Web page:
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Barrow blasts Bush budget
Says spending plan will increase nation's deficit
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Washington, D.C. — U.S. Rep. John Barrow (D-Savannah) released the following statement in response to President Bush’s FY09 budget proposal:

 “President Bush’s budget creates deficits of more than $400 billion for this year and the next,” Barrow said. “By the time the President leaves office, he will have added $4 trillion to the national debt. That’s a huge tax burden on our kids, and it’s unacceptable to those of us who are committed to fiscal discipline.”

The Congressional Budget Office’s economic forecast indicates that the 2008 deficit is already $56 billion greater than the deficit for 2007. That figure doesn’t include the cost of a stimulus package or additional funding for operations in Iraq and Afghanistan. Taking these costs into account, the 2008 deficit could exceed $400 billion.

Under President Bush’s FY09 budget, Georgia would lose millions in critical funding for families, farmers, ports, police and firefighters, according to Barrow.  For example:

• The president’s budget request for the U.S. Army Corps of Engineers did not include the first year construction funding for the Savannah Harbor Expansion Project. The budget calls for only $700,000 for preliminary engineering and design work for the project, but includes no funding for construction. Georgia's deepwater ports support over 286,000 employees throughout the state and account for $24.8 billion in gross state product (6 percent of Georgia's total GSP).

• The president’s budget eliminates formula funding for the Edward Byrne Memorial Justice Assistance Grants (JAG), which provide funding to state and local law enforcement agencies for crime prevention, law enforcement, prosecution, drug treatment, corrections (prisons), and performance improvement. Georgia would receive $5,030,000 less for these programs than it did in FY08.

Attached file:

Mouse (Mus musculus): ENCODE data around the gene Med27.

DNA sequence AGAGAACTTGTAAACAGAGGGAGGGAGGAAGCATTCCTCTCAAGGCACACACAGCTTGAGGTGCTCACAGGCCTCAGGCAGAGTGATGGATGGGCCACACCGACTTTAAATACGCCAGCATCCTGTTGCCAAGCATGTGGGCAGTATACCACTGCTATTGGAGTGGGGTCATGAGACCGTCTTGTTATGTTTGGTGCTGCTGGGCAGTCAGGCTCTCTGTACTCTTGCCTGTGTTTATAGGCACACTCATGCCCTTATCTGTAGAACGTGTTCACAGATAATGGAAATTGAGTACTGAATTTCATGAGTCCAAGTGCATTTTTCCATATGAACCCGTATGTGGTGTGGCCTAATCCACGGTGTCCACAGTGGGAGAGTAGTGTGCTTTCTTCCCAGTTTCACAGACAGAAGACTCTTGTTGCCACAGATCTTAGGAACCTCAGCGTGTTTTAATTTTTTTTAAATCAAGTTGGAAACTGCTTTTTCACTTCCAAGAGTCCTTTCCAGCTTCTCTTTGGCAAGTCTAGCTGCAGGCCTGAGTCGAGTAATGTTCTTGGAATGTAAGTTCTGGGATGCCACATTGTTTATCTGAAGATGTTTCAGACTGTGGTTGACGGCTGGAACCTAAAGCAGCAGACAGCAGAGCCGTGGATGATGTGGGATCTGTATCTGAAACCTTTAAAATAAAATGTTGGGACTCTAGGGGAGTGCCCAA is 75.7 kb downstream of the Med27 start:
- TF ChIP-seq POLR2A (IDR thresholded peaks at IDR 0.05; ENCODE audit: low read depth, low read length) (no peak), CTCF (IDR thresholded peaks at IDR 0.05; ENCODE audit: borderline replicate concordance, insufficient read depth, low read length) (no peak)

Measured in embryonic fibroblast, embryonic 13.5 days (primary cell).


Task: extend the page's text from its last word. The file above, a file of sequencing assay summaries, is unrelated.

• The president’s budget eliminates funding for the Renewable Energy and Energy Efficiency Improvements Program.

• The President’s budget completely eliminates SCAAP funding. SCAAP was created in the Violent Crime Control and Law Enforcement Act of 1994 to reimburse state and local governments for the costs of arrest, incarceration and transportation of criminal aliens (PL 103-322). Georgia received $2.85 million for SCAAP funding in 2007.

• The president’s budget cuts Assistance to Firefighters Grants by $465 million below the level needed to maintain current services, providing only $300 million for 2009. Fire grants help local fire departments obtain critically needed equipment, protective gear, emergency vehicles, training and other resources needed to protect the public and emergency personnel from fire and related hazards. Georgia would receive $8.41 million less for these programs than it did in FY08.

• The president’s budget cuts discretionary funding for the Child Care Development Block Grant by $41 million below the level needed to maintain current services. CCDBG helps low-income families pay for child care, and provides critical safety regulation for all child care facilities. Georgia would receive $1.59 million less for these programs that it did in FY08.

In addition to these programs, which represent only a small portion of the total federal budget, President Bush’s proposal would entirely eliminate the Community Oriented Policing Services program for 2009, cut $556 billion from Medicare over 10 years and impose $5.2 billion in new fees on veterans over the next 10 years.